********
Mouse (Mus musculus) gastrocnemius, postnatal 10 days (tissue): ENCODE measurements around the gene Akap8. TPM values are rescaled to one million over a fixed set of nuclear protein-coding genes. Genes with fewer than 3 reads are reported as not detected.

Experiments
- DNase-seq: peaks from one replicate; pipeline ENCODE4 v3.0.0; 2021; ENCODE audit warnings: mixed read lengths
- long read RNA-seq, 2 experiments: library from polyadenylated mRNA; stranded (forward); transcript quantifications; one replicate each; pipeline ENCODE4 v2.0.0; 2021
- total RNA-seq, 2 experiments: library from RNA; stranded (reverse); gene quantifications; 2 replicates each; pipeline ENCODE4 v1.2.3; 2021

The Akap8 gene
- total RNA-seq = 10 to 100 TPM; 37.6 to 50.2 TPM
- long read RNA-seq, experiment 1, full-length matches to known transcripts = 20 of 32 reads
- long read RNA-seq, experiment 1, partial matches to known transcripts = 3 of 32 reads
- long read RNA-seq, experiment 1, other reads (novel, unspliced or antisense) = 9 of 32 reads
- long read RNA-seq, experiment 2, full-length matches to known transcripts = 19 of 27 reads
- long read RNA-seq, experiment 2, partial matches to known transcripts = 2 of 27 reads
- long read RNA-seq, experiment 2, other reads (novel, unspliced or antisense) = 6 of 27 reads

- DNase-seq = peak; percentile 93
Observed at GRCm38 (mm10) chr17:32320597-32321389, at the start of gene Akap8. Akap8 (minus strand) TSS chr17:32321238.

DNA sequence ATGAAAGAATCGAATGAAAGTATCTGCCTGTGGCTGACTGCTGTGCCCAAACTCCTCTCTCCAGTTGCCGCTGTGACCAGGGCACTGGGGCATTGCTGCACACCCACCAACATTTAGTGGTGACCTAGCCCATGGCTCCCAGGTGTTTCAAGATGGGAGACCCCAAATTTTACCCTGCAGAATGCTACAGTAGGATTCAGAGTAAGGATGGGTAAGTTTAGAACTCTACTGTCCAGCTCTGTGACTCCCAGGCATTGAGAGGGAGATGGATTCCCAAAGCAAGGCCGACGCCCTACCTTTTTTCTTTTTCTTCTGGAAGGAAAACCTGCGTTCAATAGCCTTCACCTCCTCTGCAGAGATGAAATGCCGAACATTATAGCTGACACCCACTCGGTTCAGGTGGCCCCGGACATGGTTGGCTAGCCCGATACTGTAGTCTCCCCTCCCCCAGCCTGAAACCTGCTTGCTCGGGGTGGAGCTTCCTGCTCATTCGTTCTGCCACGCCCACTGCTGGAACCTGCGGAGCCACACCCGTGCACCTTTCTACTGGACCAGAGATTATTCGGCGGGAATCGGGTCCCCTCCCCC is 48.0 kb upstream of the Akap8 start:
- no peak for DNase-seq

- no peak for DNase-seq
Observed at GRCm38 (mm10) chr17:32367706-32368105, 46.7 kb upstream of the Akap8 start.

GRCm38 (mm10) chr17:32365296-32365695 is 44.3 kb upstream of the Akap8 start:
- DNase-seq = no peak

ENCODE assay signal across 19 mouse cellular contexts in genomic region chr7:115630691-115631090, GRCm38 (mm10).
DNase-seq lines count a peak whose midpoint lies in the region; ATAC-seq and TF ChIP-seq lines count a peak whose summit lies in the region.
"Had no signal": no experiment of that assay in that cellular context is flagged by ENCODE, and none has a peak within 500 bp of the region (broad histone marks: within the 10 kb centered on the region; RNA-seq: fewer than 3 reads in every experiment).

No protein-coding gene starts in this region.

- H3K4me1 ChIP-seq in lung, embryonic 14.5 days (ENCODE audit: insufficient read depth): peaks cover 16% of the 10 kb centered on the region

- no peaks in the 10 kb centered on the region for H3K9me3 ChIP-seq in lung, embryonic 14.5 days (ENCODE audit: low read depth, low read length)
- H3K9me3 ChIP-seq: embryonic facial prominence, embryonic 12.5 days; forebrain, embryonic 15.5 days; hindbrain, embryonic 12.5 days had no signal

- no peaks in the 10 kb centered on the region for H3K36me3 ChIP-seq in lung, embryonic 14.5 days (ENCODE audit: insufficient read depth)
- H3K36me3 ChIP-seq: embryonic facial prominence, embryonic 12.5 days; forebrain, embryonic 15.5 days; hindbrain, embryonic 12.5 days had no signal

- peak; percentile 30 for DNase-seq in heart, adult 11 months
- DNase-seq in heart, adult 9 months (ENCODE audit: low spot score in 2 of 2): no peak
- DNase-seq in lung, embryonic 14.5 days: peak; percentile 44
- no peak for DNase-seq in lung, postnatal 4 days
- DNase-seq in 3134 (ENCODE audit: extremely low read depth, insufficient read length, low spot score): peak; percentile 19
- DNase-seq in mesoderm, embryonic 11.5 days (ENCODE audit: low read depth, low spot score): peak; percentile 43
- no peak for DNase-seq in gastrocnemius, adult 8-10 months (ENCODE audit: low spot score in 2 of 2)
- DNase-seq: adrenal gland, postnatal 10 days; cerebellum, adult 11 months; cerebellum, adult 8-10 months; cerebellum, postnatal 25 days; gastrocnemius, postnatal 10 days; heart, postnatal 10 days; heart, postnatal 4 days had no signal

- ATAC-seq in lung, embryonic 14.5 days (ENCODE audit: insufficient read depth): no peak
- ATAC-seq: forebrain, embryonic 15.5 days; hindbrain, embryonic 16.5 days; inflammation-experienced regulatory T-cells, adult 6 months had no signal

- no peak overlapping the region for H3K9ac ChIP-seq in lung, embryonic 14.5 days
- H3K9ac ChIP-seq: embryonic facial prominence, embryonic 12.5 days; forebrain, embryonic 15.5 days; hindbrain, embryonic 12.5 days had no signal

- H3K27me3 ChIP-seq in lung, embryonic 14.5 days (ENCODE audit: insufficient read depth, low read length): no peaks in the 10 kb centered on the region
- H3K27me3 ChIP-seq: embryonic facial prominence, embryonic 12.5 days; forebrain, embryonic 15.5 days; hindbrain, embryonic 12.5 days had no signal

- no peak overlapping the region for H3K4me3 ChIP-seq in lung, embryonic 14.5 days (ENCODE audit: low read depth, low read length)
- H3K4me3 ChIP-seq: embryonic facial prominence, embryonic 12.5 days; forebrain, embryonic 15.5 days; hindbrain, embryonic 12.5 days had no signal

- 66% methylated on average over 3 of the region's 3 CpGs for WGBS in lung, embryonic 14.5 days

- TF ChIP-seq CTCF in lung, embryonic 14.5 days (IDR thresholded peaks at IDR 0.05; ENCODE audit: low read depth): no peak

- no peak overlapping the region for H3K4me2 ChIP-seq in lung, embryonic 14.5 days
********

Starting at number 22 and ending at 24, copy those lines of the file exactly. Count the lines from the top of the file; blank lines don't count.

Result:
ENCODE assay signal across 19 mouse cellular contexts in genomic region chr7:115630691-115631090, GRCm38 (mm10).
DNase-seq lines count a peak whose midpoint lies in the region; ATAC-seq and TF ChIP-seq lines count a peak whose summit lies in the region.
"Had no signal": no experiment of that assay in that cellular context is flagged by ENCODE, and none has a peak within 500 bp of the region (broad histone marks: within the 10 kb centered on the region; RNA-seq: fewer than 3 reads in every experiment).